The Lake County Animal Shelter is experiencing something positive during the COVID-19 pandemic: an uptick in dog and cat adoptions.
“We have a record low census of animals at the shelter,” says shelter director Whitney Boylston, adding on the morning of April 30, the shelter only had 34 dogs and eight cats.
Normally, the shelter has 130-150 dogs and 200 cats.
“People are saying they have time on their hands and that they think it’s a good opportunity to add a pet to their family,” she says.
In addition to adoptions, the shelter is offering foster opportunities.
“If folks want to sign up to temporarily house one of our animals they can do that, it’s called a Shelter Break Sleepover, and we can match them up with a pet that we think is going to work out pretty well for them,” Whitney says. “If they decide they want to adopt the pet they are welcome to do that, and if they decide not to adopt the pet, we kind of create them as adoption ambassadors so that they can help us market and place that pet without it coming back to shelter.”
Sparky, a 3-year-old, 45-pound, black-and-white male dog, is participating in the Shelter Break Sleepover at the Clermont home of firefighter David Manes and his wife Cathy.
The couple wanted to see how Sparky would do around with their older dog, Gus, and their assertive female dog, Daisy.
“One of the nice things about Shelter Break is that it gets them out of the shelter and to see if they’re compatible with your other animals,” says Cathy. “My dog Daisy is big and she wants to play all the time, and we needed one that could keep up with her. We kept them separated a few days, but they could see each other through the doggy gate. We slowly got them together and they were figuring each other out. Now they’re best buds. They play together all the time.”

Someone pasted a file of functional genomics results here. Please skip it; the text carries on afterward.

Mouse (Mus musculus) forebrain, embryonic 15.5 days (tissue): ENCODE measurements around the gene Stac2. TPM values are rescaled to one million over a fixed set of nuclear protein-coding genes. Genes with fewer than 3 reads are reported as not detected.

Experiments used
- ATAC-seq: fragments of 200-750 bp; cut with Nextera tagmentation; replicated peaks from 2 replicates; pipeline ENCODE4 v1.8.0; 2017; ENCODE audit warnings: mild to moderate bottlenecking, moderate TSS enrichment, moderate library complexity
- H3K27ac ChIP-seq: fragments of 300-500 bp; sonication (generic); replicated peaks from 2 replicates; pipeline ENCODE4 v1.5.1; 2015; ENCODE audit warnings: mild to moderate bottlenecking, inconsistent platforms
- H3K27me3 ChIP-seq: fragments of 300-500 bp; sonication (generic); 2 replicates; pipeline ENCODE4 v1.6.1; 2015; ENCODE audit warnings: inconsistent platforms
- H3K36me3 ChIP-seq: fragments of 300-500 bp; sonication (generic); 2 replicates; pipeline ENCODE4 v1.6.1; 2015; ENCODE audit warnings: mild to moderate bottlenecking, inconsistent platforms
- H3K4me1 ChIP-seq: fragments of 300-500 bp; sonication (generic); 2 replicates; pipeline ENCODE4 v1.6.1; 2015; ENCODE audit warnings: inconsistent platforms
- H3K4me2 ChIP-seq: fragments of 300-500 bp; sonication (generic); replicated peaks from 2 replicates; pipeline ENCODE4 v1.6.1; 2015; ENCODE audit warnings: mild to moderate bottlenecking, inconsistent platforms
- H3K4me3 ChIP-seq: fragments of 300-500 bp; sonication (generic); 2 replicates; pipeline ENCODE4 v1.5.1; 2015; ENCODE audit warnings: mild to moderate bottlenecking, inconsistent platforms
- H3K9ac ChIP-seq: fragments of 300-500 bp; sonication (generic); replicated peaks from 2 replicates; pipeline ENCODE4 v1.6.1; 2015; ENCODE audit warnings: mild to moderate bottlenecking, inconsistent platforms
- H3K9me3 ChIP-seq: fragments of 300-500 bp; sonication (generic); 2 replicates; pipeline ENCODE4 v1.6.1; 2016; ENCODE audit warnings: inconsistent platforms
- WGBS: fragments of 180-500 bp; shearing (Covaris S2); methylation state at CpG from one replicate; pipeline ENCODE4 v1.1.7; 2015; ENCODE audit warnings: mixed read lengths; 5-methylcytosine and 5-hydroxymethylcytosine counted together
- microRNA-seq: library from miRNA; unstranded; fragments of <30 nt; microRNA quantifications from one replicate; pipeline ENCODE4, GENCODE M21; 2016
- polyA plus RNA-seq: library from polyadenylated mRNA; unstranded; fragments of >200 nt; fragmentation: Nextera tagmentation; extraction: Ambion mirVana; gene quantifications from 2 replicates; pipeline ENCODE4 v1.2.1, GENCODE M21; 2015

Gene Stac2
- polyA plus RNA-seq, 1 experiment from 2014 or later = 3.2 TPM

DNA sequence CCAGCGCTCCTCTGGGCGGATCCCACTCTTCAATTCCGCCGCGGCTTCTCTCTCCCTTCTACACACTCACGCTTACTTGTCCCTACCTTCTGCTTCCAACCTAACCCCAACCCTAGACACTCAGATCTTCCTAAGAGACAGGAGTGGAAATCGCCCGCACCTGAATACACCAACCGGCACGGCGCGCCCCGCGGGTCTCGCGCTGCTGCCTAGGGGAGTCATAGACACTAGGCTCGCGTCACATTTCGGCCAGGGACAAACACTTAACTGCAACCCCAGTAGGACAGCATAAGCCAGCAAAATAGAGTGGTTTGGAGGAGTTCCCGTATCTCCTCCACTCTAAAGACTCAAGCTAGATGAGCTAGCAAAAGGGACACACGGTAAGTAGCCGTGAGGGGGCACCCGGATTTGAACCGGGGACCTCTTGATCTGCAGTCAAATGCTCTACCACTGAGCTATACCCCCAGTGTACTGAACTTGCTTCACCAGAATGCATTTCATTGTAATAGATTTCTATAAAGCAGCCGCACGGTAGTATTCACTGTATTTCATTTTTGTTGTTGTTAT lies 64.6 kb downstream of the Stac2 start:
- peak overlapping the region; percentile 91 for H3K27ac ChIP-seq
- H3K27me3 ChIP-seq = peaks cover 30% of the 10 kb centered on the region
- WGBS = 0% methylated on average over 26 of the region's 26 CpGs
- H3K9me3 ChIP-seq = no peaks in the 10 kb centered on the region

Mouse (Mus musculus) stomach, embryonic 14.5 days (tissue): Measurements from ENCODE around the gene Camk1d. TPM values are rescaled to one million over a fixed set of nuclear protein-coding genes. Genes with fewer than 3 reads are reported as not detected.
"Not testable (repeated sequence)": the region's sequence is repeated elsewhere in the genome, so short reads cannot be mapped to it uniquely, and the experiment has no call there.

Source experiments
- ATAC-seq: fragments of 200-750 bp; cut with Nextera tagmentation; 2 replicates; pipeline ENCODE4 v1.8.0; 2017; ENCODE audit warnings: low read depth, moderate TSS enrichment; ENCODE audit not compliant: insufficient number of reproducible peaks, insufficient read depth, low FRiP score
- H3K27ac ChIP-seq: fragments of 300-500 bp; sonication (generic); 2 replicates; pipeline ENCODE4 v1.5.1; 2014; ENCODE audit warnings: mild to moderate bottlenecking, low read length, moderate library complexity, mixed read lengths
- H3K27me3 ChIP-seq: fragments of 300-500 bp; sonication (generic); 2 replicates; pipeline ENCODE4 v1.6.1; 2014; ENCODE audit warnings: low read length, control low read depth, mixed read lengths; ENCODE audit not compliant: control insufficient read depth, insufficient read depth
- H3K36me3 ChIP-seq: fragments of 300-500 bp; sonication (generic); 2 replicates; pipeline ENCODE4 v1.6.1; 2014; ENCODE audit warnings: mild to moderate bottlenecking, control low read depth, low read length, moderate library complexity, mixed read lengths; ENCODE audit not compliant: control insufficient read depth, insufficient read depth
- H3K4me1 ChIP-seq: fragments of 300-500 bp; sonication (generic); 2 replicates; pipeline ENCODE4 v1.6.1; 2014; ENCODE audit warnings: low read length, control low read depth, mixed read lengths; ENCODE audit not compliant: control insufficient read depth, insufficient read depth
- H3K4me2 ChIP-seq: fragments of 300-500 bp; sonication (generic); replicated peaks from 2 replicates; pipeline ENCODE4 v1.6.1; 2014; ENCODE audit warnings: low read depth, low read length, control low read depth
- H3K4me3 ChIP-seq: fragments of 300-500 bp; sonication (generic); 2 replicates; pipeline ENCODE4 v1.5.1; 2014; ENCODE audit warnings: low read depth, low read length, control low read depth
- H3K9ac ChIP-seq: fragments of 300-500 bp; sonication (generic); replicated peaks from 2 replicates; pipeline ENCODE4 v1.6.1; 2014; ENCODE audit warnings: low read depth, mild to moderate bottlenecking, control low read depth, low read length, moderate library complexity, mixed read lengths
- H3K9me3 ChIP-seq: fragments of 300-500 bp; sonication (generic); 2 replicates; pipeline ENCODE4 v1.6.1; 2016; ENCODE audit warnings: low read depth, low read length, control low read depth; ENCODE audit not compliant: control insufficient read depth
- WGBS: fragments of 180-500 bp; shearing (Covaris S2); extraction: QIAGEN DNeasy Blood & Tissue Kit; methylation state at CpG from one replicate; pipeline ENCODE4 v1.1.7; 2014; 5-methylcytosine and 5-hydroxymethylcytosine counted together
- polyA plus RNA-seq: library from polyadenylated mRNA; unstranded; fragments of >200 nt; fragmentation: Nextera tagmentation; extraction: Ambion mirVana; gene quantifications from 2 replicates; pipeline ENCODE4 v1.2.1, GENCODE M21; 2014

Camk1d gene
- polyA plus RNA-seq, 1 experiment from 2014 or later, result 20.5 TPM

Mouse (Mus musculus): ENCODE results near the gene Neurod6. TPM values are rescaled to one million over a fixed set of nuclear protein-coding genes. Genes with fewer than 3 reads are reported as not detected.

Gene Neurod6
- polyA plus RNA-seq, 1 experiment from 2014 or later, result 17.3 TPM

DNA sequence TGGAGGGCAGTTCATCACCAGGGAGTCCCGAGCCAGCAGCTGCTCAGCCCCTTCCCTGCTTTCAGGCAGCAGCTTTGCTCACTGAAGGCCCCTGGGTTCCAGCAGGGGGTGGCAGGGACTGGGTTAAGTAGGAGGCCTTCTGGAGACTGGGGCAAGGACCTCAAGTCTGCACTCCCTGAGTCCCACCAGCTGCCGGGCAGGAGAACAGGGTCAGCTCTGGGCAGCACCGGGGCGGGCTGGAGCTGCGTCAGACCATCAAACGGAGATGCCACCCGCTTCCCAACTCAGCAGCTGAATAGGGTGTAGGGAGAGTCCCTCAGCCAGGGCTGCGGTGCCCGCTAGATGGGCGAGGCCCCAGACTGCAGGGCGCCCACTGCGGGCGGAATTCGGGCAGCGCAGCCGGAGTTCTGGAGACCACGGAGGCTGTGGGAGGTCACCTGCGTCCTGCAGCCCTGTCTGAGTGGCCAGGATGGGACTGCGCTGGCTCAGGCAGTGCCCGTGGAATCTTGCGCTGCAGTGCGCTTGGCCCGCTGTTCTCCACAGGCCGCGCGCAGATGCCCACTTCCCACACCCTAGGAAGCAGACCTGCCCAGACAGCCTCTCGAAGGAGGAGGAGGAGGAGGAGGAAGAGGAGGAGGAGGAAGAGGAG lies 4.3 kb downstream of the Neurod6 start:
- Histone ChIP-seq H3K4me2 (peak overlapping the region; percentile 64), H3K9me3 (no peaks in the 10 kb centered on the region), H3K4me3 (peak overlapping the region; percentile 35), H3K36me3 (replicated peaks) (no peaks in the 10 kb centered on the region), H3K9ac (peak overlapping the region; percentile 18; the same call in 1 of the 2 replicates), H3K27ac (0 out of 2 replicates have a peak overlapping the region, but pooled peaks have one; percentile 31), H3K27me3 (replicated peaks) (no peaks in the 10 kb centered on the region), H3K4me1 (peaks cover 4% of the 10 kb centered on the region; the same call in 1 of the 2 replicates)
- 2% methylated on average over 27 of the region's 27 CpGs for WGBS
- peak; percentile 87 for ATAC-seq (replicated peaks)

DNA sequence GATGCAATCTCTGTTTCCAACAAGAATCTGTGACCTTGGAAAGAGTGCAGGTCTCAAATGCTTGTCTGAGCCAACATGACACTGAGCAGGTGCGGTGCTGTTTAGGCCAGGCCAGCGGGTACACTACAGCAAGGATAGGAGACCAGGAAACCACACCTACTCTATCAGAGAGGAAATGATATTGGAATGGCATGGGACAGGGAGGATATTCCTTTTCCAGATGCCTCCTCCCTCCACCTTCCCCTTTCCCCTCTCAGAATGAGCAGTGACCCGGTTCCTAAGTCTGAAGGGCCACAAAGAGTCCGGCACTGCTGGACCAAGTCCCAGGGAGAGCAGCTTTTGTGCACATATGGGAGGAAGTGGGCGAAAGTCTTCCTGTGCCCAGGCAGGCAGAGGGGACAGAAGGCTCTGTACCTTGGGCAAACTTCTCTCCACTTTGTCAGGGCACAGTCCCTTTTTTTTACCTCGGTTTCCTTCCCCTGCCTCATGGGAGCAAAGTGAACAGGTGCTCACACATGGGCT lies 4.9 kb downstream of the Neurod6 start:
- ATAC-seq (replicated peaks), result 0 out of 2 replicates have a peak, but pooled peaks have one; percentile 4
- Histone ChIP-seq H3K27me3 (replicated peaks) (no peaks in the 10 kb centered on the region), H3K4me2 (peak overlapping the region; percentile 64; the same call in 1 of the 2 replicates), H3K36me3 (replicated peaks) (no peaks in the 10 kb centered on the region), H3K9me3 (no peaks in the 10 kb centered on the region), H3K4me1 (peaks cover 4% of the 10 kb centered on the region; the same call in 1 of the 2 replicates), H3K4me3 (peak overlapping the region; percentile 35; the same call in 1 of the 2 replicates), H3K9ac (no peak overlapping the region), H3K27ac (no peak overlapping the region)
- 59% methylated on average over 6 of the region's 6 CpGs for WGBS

Cathy notes the Shelter Break Sleepover has been a great experience, and Sparky enjoys snuggle times. “Sparky fits right in. We will probably adopt him.”
The Lake County Animal Shelter has been abiding by all of the CDC recommendations “to heart,” says the shelter director.
“We have closed our lobby and we have Facebook videos that you can watch our process, we have a welcome tent outdoors, and our staff members are wearing masks when interacting with the public,” says Whitney. “They are maintaining six feet (social distancing) and we are doing our adoption counseling outside in the open-air play yard, so there are lots of adjustments that we have made.”
She adds: “We have maintained our commitment to finding positive outcomes for our homeless pets.”
The shelter is located 28123 County Road 561, Tavares, and can be reached by calling 352.343.9688.